My mother and I are asking the NCAA to ban violent athletes. Please read my letter and sign our petition. Let the NCAA know that sports are NOT more important than human lives! Dear NCAA, My name is Darius Adams. I’m the son of Brenda Tracy who is a public rape survivor. It was 2010 when my mom first told me that she was raped. I was 17. We were sitting in our car in our driveway. I remember it because it was a life-changing moment for me. She didn’t tell me because she wanted to. She told me because she had to. She was trying to save my life. I was out of control at the time. I was angry and broken and I didn’t care if I lived or not. I remember her crying and struggling to get the words out “I was raped.” She apologized to me over and over and asked me not to hate her. “Please don’t be ashamed of me. I’m sorry. I’m so sorry.” I still can’t understand why she was apologizing to me, but after that talk, I started to see her as a different person. I saw her as someone who had been hurt, and she was just doing the best she could as a single mother with two kids. It was then that I began to turn my life around — mostly for myself, but also for my mom. I wanted her to be proud of me. I wanted to make sure that what she went through and all the sacrifices she made for me and my brother were not in vain. It was 2014 when my mother went public with her story. I wasn’t prepared. She hadn’t told me the details in 2010, but now every ugly detail was on the internet in an article by John Canzano at the Oregonian. To this day, I haven’t read it all. I can’t. I just can’t. What I do know is that my mom was drugged and gang-raped by four football players in 1998. I know that Oregon State University gave two of them 25 hours community service and Coach Mike Riley gave them a one-game suspension. I know that the police threw away her rape kit and the DA lied to her about her case. I know that Oregon State cared more about football and money than my mom. I know that my mom wanted to kill herself, and I know that she almost did. And all because other people decided that football, money and reputation was more important than me and my brother having a mother. I was scared when the article first came out. I didn’t know how people would react to us. Would they attack my mom? Would they say terrible things about her? Would I have to defend her? And what would I say? But a great thing happened. People reached out to us and they supported us. They expressed their love and gratitude for my mom coming forward and being brave enough to tell her story. I was proud of her. It was the first time I saw her happy. It was like a huge weight had been lifted off of her. I’ve heard her say more than one time, “I walked out of my prison of shame and silence that day,” and she did. I could see it. Ever since then my mom has worked hard to help others. She’s passed five laws in Oregon. She’s won numerous awards. We just went to Washington, DC where she received the National Service Courage Award from the United States Attorney General. She also changed a Pac 12 rule so that athletes with serious misconduct issues can’t transfer into our conference. She’s my hero. And that’s why I’m writing to you. I’m a college athlete, and I watch ESPN religiously. There’s a serious problem in sports. We don’t take sexual violence seriously enough. Seventeen years ago Coach Mike Riley suspended the men that hurt my mom for one game and just yesterday I saw the story about Baylor. Nothing has changed. Schools are still more worried about money and football than people’s lives. I’m a grown man now. I would never hurt a woman that way and I know that most men wouldn’t. Why are we protecting this small group of men? Why are we allowing them to destroy people’s lives? All of these victims have families and they get hurt too. I’m still dealing with what happened to my mom. We need to do something right now, and I think it starts with the NCAA creating a policy that bans violent athletes. Enough is enough. It’s been 17 years and nothing has changed. How many more years do we have to wait for something to happen? As the NCAA you have authority over many schools. YOU can change this. These schools have proven that they are not going to do the right thing. I believe it is your responsibility to step in. And please don’t do it for me or my mom. Do it because it’s the right thing to do. Sincerely, Darius Adams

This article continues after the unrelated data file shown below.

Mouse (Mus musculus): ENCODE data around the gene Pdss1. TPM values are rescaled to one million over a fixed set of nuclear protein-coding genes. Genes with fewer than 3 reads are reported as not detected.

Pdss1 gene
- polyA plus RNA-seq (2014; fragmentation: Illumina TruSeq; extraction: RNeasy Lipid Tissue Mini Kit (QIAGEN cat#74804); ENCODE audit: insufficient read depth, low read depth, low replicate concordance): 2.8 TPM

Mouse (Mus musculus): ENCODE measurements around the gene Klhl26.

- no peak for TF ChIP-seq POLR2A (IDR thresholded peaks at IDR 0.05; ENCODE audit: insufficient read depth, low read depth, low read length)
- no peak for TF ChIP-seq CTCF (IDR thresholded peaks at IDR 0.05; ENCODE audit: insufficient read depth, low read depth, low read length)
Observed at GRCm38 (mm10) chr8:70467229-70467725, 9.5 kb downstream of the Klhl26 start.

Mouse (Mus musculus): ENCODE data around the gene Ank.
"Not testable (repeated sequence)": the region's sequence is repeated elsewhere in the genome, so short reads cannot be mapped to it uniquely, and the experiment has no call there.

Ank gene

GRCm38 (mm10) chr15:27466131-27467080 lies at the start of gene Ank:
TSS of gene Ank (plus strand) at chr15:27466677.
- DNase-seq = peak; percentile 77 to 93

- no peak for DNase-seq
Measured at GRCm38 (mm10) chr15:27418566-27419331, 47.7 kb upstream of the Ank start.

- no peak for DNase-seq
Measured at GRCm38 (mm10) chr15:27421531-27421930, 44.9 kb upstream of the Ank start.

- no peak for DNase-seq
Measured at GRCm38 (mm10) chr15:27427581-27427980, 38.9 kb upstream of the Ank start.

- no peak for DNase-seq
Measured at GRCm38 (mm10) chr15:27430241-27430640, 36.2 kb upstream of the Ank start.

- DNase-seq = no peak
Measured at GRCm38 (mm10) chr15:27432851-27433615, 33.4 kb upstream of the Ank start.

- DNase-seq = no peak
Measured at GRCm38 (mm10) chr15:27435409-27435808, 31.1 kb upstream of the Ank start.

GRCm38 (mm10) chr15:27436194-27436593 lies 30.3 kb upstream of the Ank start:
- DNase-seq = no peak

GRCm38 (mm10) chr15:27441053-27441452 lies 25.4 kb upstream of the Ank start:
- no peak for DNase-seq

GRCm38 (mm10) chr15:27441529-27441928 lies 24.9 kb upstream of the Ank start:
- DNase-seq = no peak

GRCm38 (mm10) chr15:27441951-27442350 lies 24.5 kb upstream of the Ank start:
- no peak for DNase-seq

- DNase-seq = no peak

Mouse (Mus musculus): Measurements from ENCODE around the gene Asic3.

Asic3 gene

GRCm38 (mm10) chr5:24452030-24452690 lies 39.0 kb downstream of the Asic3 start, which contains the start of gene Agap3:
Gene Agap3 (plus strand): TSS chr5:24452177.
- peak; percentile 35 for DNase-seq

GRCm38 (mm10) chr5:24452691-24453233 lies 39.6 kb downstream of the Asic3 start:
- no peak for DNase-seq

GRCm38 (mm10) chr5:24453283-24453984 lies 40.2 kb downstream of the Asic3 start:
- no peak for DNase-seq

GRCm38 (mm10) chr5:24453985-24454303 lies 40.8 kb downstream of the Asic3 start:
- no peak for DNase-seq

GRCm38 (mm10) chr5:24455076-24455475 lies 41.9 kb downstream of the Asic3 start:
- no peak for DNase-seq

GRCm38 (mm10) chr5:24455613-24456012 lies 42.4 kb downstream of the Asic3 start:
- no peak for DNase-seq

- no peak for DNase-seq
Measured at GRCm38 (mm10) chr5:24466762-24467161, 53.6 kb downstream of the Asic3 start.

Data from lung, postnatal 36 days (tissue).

Free Davontae Sanford, sentenced to 39 years for a crime someone else has confessed to.